ln -sf "$SSH_AUTH_SOCK" ~/.ssh/ssh_auth_sock
 fi
 export SSH_AUTH_SOCK=~/.ssh/ssh_auth_sock

Could be a little more elegant but its simple and readable. This solution:

  • ensures AddKeysToAgent yes is in your ssh config so keys will be automatically added upon use
  • doesn't prompt you to enter any passphrases at login (again, one-time passphrase entering occurs on first use)
  • silently starts an ssh-agent if it has not already started one

Comments welcome :)

3
  • 1
    This worked perfectly for me. On Kubuntu I put it in .profile.
    – Shai
    Apr 28, 2019 at 22:30
  • 1
    Good to know about the AddKeysToAgent yes setting. Thanks. Jun 26, 2019 at 13:55
  • This did not work for me, because the ! -S always evaluated to false even when ssh-agent had terminated. The script thus only worked once. Nov 21, 2020 at 21:42
8

So I used to use the approaches described above, but I kind of prefer the agent to die when my last bash session ends. This is a bit longer than the other solutions, but its my preferred approach. The basic idea is that the first bash session starts the ssh-agent. Then each additional bash session checks for the config file (~/.ssh/.agent_env). If that is there and there is a session running then source the environment and create a hardlink to the socket file in /tmp (needs to be on the same filesystem as the original socket file). As bash sessions shut down each deletes its own hardlink. The last session to close will find that the hardlinks have 2 links (the hardlink and the original), removal of the processes own socket and killing of the process will result in 0, leaving a clean environment after the last bash session closes.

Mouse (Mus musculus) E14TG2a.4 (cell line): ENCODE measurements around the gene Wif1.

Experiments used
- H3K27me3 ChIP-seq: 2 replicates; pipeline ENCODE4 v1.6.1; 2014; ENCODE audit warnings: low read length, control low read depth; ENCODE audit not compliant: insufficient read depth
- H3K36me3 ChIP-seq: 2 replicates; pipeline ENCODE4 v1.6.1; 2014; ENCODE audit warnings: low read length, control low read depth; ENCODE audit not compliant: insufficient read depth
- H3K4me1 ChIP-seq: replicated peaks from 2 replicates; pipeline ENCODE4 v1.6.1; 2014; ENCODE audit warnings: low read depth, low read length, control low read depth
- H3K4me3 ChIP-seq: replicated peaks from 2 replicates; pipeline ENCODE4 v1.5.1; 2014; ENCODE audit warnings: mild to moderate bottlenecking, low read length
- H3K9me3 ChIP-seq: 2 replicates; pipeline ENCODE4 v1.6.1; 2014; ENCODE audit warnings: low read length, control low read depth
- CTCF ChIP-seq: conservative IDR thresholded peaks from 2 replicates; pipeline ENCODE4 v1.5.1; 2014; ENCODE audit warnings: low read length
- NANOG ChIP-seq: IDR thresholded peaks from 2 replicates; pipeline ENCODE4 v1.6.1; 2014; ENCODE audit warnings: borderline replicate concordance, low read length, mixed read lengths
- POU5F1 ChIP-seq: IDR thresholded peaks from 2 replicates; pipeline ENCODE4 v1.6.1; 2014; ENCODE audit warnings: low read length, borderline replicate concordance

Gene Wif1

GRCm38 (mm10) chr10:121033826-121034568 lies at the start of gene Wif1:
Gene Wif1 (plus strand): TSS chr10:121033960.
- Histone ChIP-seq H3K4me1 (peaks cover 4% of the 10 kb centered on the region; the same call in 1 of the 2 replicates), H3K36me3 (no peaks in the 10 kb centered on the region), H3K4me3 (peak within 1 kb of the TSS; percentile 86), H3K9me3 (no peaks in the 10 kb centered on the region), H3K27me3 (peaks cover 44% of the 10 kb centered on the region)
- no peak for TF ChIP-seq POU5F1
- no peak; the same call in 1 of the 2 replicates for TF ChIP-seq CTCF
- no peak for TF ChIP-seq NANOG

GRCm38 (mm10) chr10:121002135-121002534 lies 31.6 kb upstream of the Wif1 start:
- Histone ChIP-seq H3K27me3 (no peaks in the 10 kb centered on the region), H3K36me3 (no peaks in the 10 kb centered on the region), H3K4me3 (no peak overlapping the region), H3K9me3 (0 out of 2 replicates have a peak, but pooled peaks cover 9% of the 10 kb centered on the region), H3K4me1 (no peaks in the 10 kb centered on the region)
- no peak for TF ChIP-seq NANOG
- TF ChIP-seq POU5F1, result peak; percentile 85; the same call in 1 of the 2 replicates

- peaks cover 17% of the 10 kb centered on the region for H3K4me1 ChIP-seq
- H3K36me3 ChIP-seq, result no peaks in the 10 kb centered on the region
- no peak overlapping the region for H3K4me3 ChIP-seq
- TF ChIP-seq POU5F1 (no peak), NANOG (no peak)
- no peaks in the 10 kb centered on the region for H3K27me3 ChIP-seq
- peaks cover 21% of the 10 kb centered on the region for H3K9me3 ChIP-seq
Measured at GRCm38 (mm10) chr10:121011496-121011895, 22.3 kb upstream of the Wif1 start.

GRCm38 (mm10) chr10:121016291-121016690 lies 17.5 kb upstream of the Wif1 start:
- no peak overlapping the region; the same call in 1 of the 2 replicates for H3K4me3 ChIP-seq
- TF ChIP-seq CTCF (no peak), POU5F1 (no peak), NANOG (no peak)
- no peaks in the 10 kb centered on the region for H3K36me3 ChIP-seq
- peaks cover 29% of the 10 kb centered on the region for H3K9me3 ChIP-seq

# Start ssh-agent to keep you logged in with keys, use `ssh-add` to log in
agent=`pgrep ssh-agent -u $USER` # get only your agents           
if [[ "$agent" == "" || ! -e ~/.ssh/.agent_env ]]; then
    # if no agents or environment file is missing create a new one
    # remove old agents / environment variable files
    kill $agent running
    rm ~/.ssh/.agent_env 

    # restart
    eval `ssh-agent` 
    echo 'export SSH_AUTH_SOCK'=$SSH_AUTH_SOCK >> ~/.ssh/.agent_env             
    echo 'export SSH_AGENT_PID'=$SSH_AGENT_PID >> ~/.ssh/.agent_env             
fi

# create our own hardlink to the socket (with random name)           
source ~/.ssh/.agent_env                                                    
MYSOCK=/tmp/ssh_agent.${RANDOM}.sock